From 1.7 to 0.7 billion years ago nothing much happened on Earth. It was “characterized by environmental, evolutionary and lithospheric stability that contrasts with the dramatic changes in preceding and succeeding eras,” as a paper in Geology puts it. But the paper goes further, offering an explanation for this pause, while complementary evidence suggests continental drift may be speeding up.
You've got to love the geologists willing to label a planetary era the “boring billion”. Others call it the Earth's middle age, but however you want to title it an explanation is required. Plenty have been offered without gaining overwhelming support.
The pause is thought to have been brought to an end by the a series of glaciations, where the entire Earth may have frozen, after which the wonderfully named Avalon Explosion saw complex multicellular organisms appear in the fossil record.
However, it is not just biology that stalled during the Mesoproterozoic era and Tonian period. The paper notes, “The period is marked by ...a lack of orogenic gold and volcanic-hosted massive sulfide deposits, and an absence of glacial deposits and iron formations.”
The paper's authors, Professors Peter Cawood and Chris Hawkesworth, both of the University of St Andrews, think these are related. They argue, “These trends are attributed to a relatively stable continental assemblage that was initiated during assembly of the Nuna supercontinent by ca. 1.7 Ga and continued until breakup of its closely related successor, Rodinia, ca. 0.75 Ga.”
"Before 1.7 billion years ago, the Earth's crust would have been substantially hotter, meaning that continental plate movement may have been governed by different rules to those that operate today," said Cawood. The mantle was too hot for continental material to slide into it as now happens at plate boundaries. Consequently, once a supercontinent formed nothing could break it apart.
A single giant continent and even larger ocean didn't offer the diverse niches that tend to drive evolution. Moreover, the creation and destruction of mountain ranges that come with continents in collision release pulses of nutrients into the oceans with major effects on the diversity of life there.
Cooler temperatures are normally associated with reduced movement, but in this case Cawood says we saw the reverse.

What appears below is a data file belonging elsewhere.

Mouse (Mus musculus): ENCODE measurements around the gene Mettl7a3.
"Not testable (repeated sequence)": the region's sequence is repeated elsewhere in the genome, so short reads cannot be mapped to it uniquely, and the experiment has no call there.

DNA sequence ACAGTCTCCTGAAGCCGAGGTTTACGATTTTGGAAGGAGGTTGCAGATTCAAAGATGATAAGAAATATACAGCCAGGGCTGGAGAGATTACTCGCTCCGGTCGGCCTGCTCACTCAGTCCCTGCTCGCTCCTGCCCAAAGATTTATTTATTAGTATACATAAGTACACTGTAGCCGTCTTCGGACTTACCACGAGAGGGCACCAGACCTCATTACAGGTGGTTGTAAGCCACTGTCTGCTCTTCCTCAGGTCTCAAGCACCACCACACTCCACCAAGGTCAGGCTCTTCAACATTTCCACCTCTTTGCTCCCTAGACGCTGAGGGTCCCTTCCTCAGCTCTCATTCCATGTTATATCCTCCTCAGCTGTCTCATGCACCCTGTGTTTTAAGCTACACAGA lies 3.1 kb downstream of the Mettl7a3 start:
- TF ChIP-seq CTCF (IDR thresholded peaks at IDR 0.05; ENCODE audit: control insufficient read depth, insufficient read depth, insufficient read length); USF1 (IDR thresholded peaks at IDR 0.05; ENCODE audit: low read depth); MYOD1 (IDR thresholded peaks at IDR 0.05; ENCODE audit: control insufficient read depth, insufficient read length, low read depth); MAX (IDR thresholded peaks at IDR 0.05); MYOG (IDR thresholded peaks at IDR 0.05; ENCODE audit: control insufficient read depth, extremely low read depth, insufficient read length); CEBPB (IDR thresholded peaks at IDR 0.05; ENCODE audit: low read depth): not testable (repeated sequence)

"Seven hundred and fifty million years ago, the crust reached a point where it had cooled sufficiently to allow modern day plate tectonics to start working, in particular allowing subduction zones to form (where one plate of the crust moves under another),” says Cawood. Meanwhile the continent was growing downwards, adding bulk that meant that when it pulled apart there was even more of it to be driven into the mantle.
“This increase in activity could have kick-started a myriad of changes including the break-up of Rodinia and changes to levels of key elements in the atmosphere and seas, which in turn may have induced evolutionary changes in the life forms present." says Cawood. The continental changes could also have affected the climate.
At the Goldshmidt geochemistry conference this month, Professor Kent Condie of New Mexico Tech presented evidence from independent research in keeping with Cawood and Hawesworth's conclusion. “Our results challenge the view that the rate of plate movement is stable over time," said Condie. "The interpretation of data from many other disciplines such as stable isotope geochemistry, palaeontology and paleoclimatology in part rely on the assumption that the movement rate of the Earth's crust is constant." Instead he found evidence from the geomagnetic record to suggest continents have sped up with time, and may be continuing to do so.
"We now urgently need to collect further data on critical time periods to understand more about the constraints on plate speeds and the frequency of collision between continental blocks," Condie added.